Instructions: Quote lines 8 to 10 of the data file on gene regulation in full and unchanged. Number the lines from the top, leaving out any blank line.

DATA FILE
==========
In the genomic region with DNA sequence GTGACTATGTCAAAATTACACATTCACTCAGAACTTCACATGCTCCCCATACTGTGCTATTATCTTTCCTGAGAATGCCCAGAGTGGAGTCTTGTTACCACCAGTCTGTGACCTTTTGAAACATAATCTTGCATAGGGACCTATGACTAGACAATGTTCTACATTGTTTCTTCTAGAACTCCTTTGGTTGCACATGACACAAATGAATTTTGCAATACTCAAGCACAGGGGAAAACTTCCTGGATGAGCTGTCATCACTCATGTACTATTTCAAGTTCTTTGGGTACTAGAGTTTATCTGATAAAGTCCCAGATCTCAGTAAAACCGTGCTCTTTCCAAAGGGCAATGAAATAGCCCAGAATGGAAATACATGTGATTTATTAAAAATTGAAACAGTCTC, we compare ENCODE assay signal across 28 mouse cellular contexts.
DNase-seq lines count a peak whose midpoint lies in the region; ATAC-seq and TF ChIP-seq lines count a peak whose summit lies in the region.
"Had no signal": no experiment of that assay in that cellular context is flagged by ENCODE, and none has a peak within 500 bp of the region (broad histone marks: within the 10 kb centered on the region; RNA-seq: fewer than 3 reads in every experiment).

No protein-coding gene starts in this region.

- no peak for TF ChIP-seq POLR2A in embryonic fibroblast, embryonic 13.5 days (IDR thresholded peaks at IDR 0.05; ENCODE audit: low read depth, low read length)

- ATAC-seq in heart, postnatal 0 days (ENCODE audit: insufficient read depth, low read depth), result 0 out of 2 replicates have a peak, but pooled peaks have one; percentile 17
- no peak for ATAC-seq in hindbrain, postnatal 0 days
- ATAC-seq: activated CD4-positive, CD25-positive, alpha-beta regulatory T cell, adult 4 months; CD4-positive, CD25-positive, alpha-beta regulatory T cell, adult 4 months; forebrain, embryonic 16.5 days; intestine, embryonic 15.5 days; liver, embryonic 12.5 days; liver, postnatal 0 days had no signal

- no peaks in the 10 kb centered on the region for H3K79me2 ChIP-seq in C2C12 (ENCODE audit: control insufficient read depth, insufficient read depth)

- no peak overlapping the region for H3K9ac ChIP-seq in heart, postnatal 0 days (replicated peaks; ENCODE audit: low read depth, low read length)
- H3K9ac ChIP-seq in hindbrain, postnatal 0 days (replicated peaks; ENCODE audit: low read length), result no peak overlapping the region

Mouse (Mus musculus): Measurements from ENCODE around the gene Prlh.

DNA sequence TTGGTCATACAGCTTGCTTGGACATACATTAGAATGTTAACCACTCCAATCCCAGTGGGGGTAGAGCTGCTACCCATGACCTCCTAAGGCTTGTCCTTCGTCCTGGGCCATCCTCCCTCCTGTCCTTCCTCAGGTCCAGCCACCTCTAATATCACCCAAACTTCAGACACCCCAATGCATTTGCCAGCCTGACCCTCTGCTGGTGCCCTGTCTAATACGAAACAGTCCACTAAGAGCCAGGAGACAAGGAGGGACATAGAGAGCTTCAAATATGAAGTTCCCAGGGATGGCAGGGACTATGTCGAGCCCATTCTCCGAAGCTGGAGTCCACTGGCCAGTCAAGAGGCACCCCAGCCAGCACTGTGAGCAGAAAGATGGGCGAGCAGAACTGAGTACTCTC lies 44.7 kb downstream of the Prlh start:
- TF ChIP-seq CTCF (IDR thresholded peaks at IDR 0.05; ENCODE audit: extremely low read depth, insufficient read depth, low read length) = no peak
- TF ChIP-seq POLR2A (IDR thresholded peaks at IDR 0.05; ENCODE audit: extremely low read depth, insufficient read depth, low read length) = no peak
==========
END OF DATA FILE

- ATAC-seq: activated CD4-positive, CD25-positive, alpha-beta regulatory T cell, adult 4 months; CD4-positive, CD25-positive, alpha-beta regulatory T cell, adult 4 months; forebrain, embryonic 16.5 days; intestine, embryonic 15.5 days; liver, embryonic 12.5 days; liver, postnatal 0 days had no signal

- no peaks in the 10 kb centered on the region for H3K79me2 ChIP-seq in C2C12 (ENCODE audit: control insufficient read depth, insufficient read depth)

- no peak overlapping the region for H3K9ac ChIP-seq in heart, postnatal 0 days (replicated peaks; ENCODE audit: low read depth, low read length)